Thursday, 5 August 2010

Writing Workshop: Changes

As you know I dip in and out of Josie's Writing Workshop, as I usually can be sitting with half a mind on the TV and half a mind on my next post. But I have been shattered after the weekend, and I guess that's why the topic of "How have you changed?" appeals- one because it helps with the block I have brain wise since the weekend and two because that in itself is a big change.

Once upon a time, a Friday to Sunday afternoon of watching bands and sleeping out would have been tame. It would have meant that my friends, my fiancee and my main girl Lou were inherently skint, so on an inforced downtime.

I had the kind of "friends"- picked for me by the fiancee from his own circle, bar Lou who wouldn't go away however hard he tried- who thought a good afternoon was to sit and muse how this year we drank and smoked, next year we would be on hard drink, the next year would be drugs and after that either full on legendary death or burnout, and for those with rich parents only, glamorous Rehab stints with celebrities. Real life was comical in its ability for us to think we were adults and mature and "hip"- really we were teens playing at adults being hip.

Everyone wore stupid clothes, strummed guitars and found it ironic to play Puff the Magic Dragon, badly. We were too sophisticated to shout and be loud, but not sophisticated enough to drink alcohol dearer than Lambrini or the french beer in stubby bottles from Tesco. There would seldom be stolen from parents vodka, but by the time it was mixed with a large bottle of Coca Cola it would do little but make you merry.

We thought we were amazing. We probably looked like a bunch of tossers!

We would sit for hours, come rain or shine, in the Castle Gardens, in a big circle- sometimes up to 30 of us (these days we'd be given ASBOs). We deplored the hoodie wearing, swearing trendy counterparts further down the road in Chatham for their graffitti and crack use. The worst bit of antisocial behaviour any of us joined in was skateboarding or public snogging.

Come Wednesday and through to Thursday, it would be all back to mine, or one of the other groups squats, for loud music and even more drinking. 

Friday was club night, when we would jump the trains to the top of the hill and go to stand around the edge of the mosh pit, looking cool (or so we imagined), believing the club was lucky we graced it with our presence as we drank watered down Fosters from Pepsi cups, at £1.50 per pint. I recall being carried over my fiancees shoulder, or one of his stronger mates, at the end of the night (we stayed til the bitter end when the house lights came on), then the run through the darkened shopping areas back to the stomping ground in Rochester, where us girls would feign weakness and get helped over the fence as the gate was always locked at 3am.

Saturday would be Oasthouse to go and see M's band- my sister went out with not one but two of the three members of the band (he's now quite well known so I wont name him, but if you lived in Medway and went to the Oasthouse between 97-2000, I'm betting that you know who I mean and snogged him at some point in a corner, drunk). It was cheap to get in, and cheap to drink at, and the music was great. You'd always bump into the other side of town lot and drinking games would start and go on until Sunday morning- like the lets run back to Rochester, whereby we'd get in the last part of the train and through the 3 stops would run through the train, getting out at the other end, hence proving how sober you were as you had effectively run home. We thought it was funny!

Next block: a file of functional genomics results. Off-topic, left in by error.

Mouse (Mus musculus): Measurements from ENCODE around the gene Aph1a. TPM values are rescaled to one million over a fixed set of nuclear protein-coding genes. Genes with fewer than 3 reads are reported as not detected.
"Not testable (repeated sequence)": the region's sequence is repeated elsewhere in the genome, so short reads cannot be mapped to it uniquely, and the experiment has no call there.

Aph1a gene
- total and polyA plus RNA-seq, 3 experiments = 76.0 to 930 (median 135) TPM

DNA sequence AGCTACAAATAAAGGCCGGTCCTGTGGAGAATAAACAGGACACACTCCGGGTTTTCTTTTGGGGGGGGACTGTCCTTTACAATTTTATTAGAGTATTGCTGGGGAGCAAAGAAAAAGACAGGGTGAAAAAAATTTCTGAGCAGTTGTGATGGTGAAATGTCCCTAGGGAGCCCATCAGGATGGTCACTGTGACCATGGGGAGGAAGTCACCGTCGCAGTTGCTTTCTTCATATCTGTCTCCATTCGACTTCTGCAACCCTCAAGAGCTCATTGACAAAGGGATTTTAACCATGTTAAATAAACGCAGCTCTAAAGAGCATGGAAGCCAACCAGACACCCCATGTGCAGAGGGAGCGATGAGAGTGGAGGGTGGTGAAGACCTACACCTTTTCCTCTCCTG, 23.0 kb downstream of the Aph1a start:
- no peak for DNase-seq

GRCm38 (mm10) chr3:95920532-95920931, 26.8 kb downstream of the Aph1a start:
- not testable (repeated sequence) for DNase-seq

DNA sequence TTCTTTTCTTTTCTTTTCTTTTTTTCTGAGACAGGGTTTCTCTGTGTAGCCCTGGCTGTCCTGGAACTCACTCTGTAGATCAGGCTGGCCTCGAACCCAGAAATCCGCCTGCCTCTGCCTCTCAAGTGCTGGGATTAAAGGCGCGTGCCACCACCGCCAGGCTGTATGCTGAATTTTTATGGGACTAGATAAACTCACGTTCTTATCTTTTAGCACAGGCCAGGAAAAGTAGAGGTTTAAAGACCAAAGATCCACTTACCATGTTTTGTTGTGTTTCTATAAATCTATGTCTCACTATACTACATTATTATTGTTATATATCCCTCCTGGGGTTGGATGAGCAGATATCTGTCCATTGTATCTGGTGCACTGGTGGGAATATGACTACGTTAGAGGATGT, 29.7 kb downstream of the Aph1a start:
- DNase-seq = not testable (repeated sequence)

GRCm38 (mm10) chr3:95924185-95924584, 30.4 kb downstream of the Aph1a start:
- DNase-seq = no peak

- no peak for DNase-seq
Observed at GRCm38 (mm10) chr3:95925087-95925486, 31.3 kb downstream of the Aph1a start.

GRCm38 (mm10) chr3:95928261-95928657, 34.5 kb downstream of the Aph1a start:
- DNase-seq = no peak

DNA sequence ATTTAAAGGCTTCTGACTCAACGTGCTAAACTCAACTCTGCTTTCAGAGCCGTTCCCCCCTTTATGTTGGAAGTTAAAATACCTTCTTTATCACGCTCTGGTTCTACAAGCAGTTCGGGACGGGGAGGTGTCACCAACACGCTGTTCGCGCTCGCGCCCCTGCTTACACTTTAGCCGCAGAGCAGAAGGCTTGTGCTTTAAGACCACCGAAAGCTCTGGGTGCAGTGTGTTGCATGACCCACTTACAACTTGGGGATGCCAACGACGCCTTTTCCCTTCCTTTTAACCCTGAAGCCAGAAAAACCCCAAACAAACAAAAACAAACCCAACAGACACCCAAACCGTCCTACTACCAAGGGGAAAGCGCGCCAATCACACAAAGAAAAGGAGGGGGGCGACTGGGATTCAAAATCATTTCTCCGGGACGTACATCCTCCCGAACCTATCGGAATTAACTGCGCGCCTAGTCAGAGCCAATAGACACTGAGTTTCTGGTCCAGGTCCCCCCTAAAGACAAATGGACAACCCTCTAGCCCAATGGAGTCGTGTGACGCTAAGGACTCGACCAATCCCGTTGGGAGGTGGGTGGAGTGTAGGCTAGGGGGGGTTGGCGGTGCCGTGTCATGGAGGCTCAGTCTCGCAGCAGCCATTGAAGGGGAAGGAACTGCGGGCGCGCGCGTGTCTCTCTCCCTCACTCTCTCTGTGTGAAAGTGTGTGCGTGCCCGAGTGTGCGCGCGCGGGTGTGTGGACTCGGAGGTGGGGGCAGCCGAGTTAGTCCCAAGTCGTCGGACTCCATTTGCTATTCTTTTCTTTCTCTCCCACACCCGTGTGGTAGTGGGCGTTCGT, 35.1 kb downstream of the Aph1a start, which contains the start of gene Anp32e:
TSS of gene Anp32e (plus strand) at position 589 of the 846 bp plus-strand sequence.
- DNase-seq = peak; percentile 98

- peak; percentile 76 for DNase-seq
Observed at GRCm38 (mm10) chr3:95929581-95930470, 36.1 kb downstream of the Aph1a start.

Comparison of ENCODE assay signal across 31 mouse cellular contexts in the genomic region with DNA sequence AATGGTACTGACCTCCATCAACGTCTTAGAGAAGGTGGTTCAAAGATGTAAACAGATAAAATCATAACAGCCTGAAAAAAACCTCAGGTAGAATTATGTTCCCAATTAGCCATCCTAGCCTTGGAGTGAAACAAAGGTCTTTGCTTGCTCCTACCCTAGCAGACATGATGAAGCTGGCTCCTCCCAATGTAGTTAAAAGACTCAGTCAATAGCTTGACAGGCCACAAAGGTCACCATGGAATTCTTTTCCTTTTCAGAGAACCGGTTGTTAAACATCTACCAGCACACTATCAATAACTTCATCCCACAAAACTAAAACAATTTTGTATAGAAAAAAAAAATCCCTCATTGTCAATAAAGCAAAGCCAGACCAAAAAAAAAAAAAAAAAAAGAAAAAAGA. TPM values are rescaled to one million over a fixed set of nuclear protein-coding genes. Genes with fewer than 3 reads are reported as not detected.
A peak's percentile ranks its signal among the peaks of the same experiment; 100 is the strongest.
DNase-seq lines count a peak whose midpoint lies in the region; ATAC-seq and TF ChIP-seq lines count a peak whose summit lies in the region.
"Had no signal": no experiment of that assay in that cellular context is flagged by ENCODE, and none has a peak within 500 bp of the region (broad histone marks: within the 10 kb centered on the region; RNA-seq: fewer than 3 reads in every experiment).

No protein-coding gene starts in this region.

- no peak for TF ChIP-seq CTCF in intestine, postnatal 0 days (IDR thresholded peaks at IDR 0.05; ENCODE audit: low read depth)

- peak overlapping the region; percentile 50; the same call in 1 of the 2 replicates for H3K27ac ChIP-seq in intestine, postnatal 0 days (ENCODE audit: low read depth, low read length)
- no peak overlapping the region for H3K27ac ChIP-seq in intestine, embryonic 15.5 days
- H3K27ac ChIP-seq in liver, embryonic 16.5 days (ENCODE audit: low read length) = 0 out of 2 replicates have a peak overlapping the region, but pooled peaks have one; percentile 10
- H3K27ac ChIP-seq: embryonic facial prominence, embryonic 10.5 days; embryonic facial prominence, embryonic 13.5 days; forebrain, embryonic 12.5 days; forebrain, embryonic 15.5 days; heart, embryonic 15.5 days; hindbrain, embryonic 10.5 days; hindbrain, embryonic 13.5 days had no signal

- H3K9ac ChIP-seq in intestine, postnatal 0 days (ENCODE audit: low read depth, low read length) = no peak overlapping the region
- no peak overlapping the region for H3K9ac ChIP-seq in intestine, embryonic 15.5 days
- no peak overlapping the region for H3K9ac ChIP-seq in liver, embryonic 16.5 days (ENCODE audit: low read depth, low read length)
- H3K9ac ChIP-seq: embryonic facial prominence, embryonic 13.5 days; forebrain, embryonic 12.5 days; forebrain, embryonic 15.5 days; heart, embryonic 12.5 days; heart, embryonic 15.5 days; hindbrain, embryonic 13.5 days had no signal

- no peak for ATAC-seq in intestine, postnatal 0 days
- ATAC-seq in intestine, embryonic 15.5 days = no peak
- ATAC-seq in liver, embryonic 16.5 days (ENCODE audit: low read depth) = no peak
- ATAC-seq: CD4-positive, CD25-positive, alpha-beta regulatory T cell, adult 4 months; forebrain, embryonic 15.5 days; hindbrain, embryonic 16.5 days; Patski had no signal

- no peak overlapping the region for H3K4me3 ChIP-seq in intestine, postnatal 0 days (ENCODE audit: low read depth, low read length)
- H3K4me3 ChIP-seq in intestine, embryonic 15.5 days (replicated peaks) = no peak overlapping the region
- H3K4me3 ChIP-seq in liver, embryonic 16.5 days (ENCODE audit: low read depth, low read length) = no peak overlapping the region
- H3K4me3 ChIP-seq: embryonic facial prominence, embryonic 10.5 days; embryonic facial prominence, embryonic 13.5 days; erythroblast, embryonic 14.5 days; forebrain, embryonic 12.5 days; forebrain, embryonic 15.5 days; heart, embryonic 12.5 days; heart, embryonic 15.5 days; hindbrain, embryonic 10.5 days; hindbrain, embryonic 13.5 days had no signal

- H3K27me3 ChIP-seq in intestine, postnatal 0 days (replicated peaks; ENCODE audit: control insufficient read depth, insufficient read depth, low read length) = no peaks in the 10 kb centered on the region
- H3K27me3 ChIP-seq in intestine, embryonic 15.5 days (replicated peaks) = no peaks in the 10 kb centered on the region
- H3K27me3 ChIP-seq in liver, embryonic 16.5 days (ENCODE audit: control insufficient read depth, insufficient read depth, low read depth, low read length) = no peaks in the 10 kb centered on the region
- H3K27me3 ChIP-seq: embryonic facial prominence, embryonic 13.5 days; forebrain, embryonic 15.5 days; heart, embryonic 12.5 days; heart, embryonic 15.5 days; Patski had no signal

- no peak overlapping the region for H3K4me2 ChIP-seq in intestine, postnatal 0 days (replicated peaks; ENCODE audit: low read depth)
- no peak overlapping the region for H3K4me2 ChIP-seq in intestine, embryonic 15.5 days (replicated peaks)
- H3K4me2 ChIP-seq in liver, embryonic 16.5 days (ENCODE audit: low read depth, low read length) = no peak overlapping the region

Sunday, a day of rest for some, meant wearing sunglasses all day, and pretending not to fall asleep, or trying to look healthy sitting at the in-laws-to-be eating (or pretending to eat whilst trying not to full scale vom everywhere), discussing what flowers we wanted at the wedding and whether the bridesmaids really had to wear Doc Marten boots and heavy eyeliner. Or it would be spent rowing with the fiancee over a slight (in his view), like chatting to a boy (even if it was one of my gay mates, or even Adam who would chat to me about where I got my dress from so he could buy one on Monday morning). It would then be spent crying with Lou, who would put make up over my eye or cheek, and force feed me drink and chocolate. She'd rant at the fiancee when he'd phone, and then I'd go home and say sorry like the whole thing was my fault.

Monday was the weekend break down with The Group Collective (yes, that's what we called ourselves), and the Hair of the dog which would turn into a full afghan coat by Tuesday at 4am.

And of course, Tuesday proper we'd all be lying, usually on my living room floor, unable to move, or talk, with heads that cracked and splintered, mouths like ashtrays, begging each other to go to the shop.


I would have been ashamed to be so tired after a tame weekend then.

But even writing this makes me think that we were poster children for why binge drinking is not a great idea and murders brain cells, considering we thought being called "The Group Collective" was a great idea.

I know that only one of them ended up in rehab.

The rest work very respectable jobs now.

I'm glad I have changed. It was so for the better.


  1. I think this is my favourite post so far, it's so ace and the way you write is fantastic! I can relate to so much of it....and as for the Bowie track, well it's a superb one. The man is a God!!
    Thanks for sharing it, and cheering me up xx

  2. This is beautifully written Claire!

    Friendships like that are so strange. At the time you feel like nothing will ever change, and that life will stay like this forever. And then all of sudden life spins you all off in different directions.

    You capture those memories so well though. Well done!


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